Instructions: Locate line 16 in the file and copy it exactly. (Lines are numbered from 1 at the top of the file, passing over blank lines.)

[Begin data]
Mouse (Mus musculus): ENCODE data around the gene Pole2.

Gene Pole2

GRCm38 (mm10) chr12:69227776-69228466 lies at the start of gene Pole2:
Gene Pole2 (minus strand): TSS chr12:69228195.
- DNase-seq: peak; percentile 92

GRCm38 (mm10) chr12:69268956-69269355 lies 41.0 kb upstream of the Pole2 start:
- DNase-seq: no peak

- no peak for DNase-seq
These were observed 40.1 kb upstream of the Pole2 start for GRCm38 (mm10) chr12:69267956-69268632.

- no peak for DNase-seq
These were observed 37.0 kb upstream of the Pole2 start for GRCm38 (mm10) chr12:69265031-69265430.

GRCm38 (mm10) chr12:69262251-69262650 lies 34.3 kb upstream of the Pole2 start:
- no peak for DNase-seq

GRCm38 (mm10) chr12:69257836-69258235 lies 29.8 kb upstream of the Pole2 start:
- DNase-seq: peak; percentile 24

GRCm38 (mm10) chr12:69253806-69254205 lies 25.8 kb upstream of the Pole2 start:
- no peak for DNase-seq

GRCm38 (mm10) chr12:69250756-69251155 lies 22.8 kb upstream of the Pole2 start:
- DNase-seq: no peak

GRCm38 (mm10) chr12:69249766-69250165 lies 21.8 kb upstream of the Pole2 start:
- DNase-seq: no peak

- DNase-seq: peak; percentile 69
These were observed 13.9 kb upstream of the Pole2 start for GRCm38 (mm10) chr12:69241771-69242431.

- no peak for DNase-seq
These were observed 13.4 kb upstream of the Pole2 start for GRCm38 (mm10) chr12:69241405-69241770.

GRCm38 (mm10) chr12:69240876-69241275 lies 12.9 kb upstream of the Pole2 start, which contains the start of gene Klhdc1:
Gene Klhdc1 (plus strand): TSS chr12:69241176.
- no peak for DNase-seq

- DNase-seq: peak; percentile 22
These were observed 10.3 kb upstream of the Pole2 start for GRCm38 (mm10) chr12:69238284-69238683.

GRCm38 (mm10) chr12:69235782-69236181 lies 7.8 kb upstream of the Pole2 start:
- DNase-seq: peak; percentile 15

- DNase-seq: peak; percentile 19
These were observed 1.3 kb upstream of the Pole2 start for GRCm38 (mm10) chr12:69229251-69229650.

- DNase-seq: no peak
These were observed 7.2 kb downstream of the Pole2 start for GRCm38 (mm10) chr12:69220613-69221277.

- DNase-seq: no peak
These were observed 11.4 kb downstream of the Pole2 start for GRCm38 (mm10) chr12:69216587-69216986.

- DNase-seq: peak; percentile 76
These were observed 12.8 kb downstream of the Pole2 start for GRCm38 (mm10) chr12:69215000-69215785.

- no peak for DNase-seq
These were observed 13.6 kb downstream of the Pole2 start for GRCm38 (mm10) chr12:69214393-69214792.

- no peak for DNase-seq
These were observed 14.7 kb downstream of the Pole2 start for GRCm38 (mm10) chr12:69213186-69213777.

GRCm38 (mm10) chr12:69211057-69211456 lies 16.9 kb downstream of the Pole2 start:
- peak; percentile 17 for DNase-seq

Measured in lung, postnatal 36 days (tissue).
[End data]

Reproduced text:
GRCm38 (mm10) chr12:69253806-69254205 lies 25.8 kb upstream of the Pole2 start: